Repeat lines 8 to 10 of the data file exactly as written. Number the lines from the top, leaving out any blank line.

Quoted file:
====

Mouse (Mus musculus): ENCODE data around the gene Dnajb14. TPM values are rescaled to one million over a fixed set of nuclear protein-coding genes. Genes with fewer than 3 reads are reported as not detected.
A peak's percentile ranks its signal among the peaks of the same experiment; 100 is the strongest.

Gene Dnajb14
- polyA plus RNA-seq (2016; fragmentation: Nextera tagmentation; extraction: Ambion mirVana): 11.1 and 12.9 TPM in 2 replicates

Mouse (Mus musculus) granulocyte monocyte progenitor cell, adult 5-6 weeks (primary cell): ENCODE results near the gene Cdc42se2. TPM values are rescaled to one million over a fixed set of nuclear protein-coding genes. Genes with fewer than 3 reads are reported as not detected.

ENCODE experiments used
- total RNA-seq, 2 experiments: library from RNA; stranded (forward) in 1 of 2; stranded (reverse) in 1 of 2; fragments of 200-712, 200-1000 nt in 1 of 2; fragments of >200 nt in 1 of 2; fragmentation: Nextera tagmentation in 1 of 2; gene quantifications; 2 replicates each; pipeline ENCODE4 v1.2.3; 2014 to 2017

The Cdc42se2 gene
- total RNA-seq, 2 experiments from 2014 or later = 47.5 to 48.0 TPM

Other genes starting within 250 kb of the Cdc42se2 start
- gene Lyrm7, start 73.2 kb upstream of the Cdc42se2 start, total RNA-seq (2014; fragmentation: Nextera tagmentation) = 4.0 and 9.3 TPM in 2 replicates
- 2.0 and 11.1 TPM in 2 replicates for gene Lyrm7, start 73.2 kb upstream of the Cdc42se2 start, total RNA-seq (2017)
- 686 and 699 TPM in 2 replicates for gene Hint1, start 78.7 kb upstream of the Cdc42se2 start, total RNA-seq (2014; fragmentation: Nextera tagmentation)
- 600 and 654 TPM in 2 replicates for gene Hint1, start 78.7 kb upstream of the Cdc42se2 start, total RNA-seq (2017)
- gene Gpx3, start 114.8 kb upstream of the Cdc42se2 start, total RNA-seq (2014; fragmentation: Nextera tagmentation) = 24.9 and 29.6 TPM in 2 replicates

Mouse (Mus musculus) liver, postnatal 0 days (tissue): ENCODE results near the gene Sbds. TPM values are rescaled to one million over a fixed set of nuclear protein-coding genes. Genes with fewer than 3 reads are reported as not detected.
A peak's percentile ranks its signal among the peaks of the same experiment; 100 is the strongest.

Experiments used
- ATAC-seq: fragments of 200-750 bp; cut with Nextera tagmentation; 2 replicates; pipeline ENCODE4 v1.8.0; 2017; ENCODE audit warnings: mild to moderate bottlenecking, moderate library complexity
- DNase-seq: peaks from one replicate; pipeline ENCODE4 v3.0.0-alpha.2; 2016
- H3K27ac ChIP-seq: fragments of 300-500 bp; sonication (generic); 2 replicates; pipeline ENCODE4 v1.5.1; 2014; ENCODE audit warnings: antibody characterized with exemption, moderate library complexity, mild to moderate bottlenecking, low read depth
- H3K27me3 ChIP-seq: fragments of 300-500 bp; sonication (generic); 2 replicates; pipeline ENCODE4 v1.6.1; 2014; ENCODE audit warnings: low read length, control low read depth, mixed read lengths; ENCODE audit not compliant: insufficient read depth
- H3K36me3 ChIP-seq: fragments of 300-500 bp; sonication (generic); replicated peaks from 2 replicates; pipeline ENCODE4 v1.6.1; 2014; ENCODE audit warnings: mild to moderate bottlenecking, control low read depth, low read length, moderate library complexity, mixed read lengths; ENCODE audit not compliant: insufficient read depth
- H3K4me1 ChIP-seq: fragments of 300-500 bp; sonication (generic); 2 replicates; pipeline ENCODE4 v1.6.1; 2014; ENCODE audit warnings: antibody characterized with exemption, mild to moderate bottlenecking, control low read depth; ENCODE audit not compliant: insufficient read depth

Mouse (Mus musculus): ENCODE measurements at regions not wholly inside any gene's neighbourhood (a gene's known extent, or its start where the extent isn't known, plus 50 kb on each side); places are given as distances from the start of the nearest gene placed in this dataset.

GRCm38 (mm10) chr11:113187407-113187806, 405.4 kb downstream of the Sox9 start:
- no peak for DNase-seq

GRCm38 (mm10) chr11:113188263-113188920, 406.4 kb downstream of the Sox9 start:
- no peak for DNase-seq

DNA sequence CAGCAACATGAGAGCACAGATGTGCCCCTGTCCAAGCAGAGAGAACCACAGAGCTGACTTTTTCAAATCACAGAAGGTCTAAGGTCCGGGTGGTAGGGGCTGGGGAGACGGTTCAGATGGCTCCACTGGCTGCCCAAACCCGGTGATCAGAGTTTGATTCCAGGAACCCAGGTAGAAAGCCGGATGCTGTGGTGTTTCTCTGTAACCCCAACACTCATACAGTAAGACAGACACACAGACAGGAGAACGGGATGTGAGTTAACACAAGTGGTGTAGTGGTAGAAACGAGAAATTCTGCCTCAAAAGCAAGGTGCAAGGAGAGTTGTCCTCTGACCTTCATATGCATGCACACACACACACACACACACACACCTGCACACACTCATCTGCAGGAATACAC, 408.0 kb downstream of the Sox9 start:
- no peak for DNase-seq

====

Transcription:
The Cdc42se2 gene
- total RNA-seq, 2 experiments from 2014 or later = 47.5 to 48.0 TPM

Other genes starting within 250 kb of the Cdc42se2 start